Through 65 modified overtime games, the team receiving first has started its drive at the 20 yard line or worse 47 times (72.3 percent). After a false start, the Eagles were looking at 85 yards to the win. To make going first count, you have to approach it aggressively. So when the Eagles faced a fourth-and-1 at the Dallas 43, the best decision was to go for it. Ryan Mathews converted with a 2-yard run. On the next play, Bradford just got the ball out in time to find Jordan Matthews, who lost one defender and blew by another on his way to the end zone. That is only the 11th time in 65 games (16.9 percent) that an offense ended overtime with a first-drive touchdown.
Between watching Tony Romo break his collarbone in Week 2 and handing the Cowboys a sixth-straight loss, the Eagles have essentially destroyed Dallas' 2015 season.
Tennessee Titans 34 at New Orleans Saints 28
Type: 4QC/GWD (OT)
Largest Fourth-Quarter Deficit: 8 (28-20)
Head Coach: Mike Mularkey (3-14 at 4QC and 3-15 overall 4QC/GWD record)
Quarterback: Marcus Mariota (1-2 at 4QC and 1-2 overall 4QC/GWD record)
If anyone ever wants to write a book about Drew Brees being the most underrated quarterback of his era, contact me. I have some facts you will need. Brees picked up from last week's huge game with another strong start with the Saints looking to move to 5-4. But as has often been the case in New Orleans, the defense -- that Rob Ryan defense -- got in the way of progress. Tennessee never led until the final play of overtime concluded, but the Titans were always in striking distance with Marcus Mariota's big day.
A 28-20 lead in the fourth quarter at home is usually safe, but the Saints lacked discipline with bad penalties. Mariota only had to throw a handful of darts to eventually tie the game on a two-point conversion pass to Delanie Walker. Then on a big third-and-7, Brandon Browner did his usual job of grabbing a receiver (Walker) and he was flagged again. On the previous play, another tipped ball somehow found Walker for a 1-yard gain instead of an interception, so Ryan's defense had the triple whammy of bad coverage, bad discipline, and some downright bad luck on Sunday.
However, Mike Mularkey was on the other side in his first game as interim head coach for the fired Ken Whisenhunt. Despite Mariota's generally good ball security, the Titans ran the ball with Dexter McCluster on second-and-19 and third-and-16 to set up a 55-yard field goal. I lack the energy to muster a good rant about how stupid that sequence was. Field position, quality of your kicker, opposing offense, strength of your offense -- any of these things been on your mind, Mike?
Ryan Succop's kick hit the crossbar and Brees was at his own 45 with 1:55 left in a tie game. One catch moved the ball to the Tennessee 33, but the Titans brought a six-man rush and Brian Orakpo was able to dump Brees for a sack. The offense got those yards back, but both of Brees' completions on the drive led his receiver's momentum out of bounds, saving time for the Titans. Kai Forbath came on for the 46-yard field goal, but the kick was blocked with 56 seconds left. The Titans then went three-and-out, setting up overtime.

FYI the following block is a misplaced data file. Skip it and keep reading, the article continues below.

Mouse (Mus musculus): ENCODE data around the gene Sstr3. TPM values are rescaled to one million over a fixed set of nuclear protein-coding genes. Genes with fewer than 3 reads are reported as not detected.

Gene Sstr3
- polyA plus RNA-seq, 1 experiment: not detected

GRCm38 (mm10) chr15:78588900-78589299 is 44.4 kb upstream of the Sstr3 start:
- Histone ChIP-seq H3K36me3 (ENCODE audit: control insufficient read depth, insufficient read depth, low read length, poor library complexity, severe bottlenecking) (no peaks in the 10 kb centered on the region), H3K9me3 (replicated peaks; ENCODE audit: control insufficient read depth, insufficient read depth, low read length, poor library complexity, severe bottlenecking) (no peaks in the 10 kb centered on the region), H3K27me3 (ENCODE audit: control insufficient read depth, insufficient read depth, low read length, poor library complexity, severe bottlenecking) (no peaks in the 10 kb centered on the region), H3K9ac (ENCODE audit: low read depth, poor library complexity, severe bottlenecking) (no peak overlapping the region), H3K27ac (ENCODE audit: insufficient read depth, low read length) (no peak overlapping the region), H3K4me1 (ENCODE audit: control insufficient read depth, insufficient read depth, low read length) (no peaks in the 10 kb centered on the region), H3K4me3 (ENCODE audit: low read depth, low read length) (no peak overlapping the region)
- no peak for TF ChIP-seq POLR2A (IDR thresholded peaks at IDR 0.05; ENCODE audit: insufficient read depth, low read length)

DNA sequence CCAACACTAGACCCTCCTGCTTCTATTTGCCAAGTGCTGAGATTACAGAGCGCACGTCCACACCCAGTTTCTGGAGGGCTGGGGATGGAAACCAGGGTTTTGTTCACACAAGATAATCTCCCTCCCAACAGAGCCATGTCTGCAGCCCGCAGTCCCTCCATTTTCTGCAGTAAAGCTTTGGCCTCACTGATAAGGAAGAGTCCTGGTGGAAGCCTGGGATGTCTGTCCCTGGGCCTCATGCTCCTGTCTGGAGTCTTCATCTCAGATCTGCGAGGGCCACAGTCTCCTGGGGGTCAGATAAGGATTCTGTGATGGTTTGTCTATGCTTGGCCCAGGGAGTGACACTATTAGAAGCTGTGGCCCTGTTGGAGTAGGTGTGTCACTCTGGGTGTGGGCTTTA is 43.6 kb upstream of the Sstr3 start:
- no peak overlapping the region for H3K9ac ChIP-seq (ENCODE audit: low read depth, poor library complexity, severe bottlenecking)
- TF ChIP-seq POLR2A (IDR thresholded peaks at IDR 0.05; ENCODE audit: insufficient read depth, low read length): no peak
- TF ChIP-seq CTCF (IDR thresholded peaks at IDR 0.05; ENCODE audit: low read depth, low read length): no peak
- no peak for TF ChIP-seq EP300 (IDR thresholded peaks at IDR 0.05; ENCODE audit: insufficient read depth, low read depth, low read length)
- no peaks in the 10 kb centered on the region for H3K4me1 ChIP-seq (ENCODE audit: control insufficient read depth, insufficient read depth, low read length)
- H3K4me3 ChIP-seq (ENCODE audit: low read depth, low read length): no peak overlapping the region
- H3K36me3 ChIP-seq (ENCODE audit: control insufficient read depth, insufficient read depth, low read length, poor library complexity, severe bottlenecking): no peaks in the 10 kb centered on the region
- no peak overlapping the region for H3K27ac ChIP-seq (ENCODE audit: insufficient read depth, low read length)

This was not a game to trust your defense, so of course the Titans took the ball after winning the coin toss. Mariota had the game in his hands, and after so many Walker targets, his other tight ends were the difference in overtime. Craig Stevens made a tough catch behind a diving defender before getting up and running for a gain of 24 yards. Mariota's mobility was put to great use with a designed throwback pass to Anthony Fasano for the 5-yard, game-winning touchdown. That's a memorable first 4QC/GWD for the rookie.
For Brees, he had his own triple whammy: the defense lost a good lead, the kicker missed a go-ahead field goal, and the offense never got the ball in overtime.
St. Louis Rams 18 at Minnesota Vikings 21
The league's recent best running back (Adrian Peterson) and the league's future best running back (Todd Gurley)? Naturally, the post-game talk was focused on the hit that knocked Teddy Bridgewater out with a concussion with Minnesota hanging onto an 18-15 lead in the fourth quarter. I have to agree with Jeff Fisher that it is not too uncommon to see a defender struggle to slow down against a sliding quarterback. On the other hand, when this happens with a Fisher team with Gregg Williams as defensive coordinator, history makes you wonder a bit more.
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A quarterback the Rams sometimes have to knock out of the game is their own, and that is the biggest problem with the way Nick Foles has played this year. He took an intentional grounding penalty on third down to push the Rams out of field-goal range. Most depressing was the drive that started with 5:10 left. Five running plays moved the ball to the Minnesota 33 at the two-minute warning, but you have to start getting the passing game involved to drive for the go-ahead touchdown or make the field goal shorter. St. Louis put the ball back into the hands of Tavon Austin for a loss of a yard, then ran Gurley for just a 4-yard gain on third-and-11. Greg Zuerlein was wide right on the 48-yard field goal with 1:42 left. That was a bad kick on a windy day.
I still may hold a position in the Shaun Hill fan club, but even I was shocked to see the Vikings start their drive with a play-action pass and Hill taking an 11-yard sack. That's your backup quarterback off the bench. This is Peterson time, but that sack derailed the whole drive. The Rams used all three timeouts to get the ball back with 1:14 left. Foles made a couple of throws this time, but the drive stalled to set Zuerlein up with a 53-yard attempt. This kick worked and the game went to overtime.